Managerial Opportunism? Evidence from Directors' and Officers' Insurance Purchases
38 Pages Posted: 11 Sep 2000
Date Written: August 11, 2000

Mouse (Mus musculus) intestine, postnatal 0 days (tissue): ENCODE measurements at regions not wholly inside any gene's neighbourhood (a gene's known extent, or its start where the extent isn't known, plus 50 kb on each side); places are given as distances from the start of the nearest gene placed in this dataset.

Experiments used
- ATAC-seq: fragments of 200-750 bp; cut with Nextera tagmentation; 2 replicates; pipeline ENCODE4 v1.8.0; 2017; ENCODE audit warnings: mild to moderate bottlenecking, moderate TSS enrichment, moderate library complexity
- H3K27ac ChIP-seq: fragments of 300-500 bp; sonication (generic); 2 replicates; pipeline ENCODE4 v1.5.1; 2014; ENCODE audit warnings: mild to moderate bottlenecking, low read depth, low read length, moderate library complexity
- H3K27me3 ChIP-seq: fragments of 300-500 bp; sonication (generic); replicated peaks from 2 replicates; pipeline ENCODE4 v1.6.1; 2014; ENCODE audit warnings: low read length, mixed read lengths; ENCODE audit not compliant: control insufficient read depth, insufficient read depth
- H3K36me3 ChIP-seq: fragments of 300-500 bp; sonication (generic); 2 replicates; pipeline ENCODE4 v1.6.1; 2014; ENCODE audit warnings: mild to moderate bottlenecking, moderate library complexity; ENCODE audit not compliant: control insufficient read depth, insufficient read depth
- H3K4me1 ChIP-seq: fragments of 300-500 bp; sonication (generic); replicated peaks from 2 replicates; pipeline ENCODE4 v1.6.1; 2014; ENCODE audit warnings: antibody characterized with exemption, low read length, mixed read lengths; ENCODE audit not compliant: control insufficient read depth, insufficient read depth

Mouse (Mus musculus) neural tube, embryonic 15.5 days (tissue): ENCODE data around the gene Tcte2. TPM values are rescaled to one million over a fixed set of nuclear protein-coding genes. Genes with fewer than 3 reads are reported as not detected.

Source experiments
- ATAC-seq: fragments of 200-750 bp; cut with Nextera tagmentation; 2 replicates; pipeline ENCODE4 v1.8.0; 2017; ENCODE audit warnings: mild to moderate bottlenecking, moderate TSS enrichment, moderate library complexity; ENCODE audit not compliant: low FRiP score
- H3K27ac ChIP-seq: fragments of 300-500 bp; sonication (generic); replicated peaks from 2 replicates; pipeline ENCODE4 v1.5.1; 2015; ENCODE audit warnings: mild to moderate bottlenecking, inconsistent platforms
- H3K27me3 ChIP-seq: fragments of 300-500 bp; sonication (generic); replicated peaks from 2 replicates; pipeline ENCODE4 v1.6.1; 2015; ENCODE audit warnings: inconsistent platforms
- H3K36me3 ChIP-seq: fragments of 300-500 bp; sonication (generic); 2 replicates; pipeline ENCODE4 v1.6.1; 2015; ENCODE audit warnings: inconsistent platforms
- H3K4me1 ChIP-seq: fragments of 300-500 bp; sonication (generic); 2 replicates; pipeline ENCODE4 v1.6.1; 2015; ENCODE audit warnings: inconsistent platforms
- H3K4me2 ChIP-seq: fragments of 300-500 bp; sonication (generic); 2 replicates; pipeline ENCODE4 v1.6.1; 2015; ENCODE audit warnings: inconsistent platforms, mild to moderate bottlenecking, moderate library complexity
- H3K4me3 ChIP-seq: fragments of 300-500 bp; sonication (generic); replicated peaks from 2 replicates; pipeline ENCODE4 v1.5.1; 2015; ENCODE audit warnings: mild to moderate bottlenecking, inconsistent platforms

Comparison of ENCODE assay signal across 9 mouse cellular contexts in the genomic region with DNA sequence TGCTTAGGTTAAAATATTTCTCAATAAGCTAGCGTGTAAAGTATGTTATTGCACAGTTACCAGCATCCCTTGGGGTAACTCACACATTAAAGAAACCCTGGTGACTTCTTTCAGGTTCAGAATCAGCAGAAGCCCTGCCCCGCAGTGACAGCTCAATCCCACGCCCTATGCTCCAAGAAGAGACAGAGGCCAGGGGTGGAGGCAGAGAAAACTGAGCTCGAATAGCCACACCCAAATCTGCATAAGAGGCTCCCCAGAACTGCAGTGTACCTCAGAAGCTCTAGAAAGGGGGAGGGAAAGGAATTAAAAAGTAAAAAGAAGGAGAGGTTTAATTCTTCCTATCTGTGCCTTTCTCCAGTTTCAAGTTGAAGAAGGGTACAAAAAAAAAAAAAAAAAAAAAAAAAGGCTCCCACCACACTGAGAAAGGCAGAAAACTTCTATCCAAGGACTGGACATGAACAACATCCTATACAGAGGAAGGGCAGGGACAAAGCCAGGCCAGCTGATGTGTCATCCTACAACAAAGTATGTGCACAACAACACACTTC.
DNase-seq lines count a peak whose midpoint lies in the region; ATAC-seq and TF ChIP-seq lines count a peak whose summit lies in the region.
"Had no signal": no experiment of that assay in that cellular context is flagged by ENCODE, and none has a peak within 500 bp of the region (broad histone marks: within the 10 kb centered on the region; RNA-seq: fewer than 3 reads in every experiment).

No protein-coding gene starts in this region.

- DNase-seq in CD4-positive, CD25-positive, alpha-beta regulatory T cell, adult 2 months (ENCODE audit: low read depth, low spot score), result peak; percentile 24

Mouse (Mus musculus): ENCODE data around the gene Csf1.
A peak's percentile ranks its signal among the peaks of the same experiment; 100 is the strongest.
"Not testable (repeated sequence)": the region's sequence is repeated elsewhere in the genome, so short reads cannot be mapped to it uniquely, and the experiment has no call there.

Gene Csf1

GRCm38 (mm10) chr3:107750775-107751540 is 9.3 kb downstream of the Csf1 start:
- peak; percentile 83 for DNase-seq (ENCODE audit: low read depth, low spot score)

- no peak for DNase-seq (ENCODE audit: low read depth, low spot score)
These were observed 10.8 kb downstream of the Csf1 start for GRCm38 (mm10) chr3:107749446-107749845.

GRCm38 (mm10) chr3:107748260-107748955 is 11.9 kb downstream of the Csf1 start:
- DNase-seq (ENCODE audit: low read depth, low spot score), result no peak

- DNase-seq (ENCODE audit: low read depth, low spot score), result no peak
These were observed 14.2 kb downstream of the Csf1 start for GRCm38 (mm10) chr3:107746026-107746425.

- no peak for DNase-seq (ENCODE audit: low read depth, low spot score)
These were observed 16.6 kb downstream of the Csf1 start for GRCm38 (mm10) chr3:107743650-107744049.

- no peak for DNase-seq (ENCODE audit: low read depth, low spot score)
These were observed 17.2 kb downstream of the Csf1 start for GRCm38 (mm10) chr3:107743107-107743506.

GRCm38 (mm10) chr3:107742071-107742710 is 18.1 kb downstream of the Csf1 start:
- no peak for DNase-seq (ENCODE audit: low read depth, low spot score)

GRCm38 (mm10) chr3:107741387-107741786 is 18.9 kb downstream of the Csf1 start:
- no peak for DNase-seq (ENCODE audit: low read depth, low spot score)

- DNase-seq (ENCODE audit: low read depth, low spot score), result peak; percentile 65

Managers choose to spend corporate resources to purchase directors' and officers' liability insurance, which protects directors and officers from personal financial liability in lawsuits brought against the firm and its directors and officers. We investigate whether the amount of D&O insurance coverage chosen by managers of IPO firms, and the cost of that insurance, is related to post-IPO abnormal stock price performance. If managers of IPO firms are exploiting superior inside information in bringing their companies public when the expected offering price exceeds managers' private valuation estimate, we hypothesize that the amount of insurance coverage chosen will be related to the post-offering performance of the issuing firm's shares. We analyze a sample of 72 IPO firms that went public between 1992 and 1996 for which we have detailed proprietary information about the amount and cost of D&O liability insurance. Consistent with the hypothesis, we find a significant negative relation between the 3-year post-IPO stock price performance and the amount of insurance coverage in place at the IPO date. We also analyze the pricing of D&O insurance by the insurers. Insurers charge more for insurance purchases that are larger than would be predicted by observable business risk proxies. However, insurers pool all abnormal insurance purchases together in that they do not distinguish between those who buy abnormally large insurance based on anticipated poor performance and those who buy extra insurance for other reasons (e.g., abnormally high risk aversion). Insurers do, however, appear to charge more to firms that buy more insurance and are subsequently sued, indicating that insurers are able to identify and price abnormal litigation risk. We argue that, similar to insider securities transactions, D&O insurance decisions reveal the private information of managers. This provides some motivation to argue that disclosure of the details of D&O insurance decisions, as is required in some other countries, is valuable.
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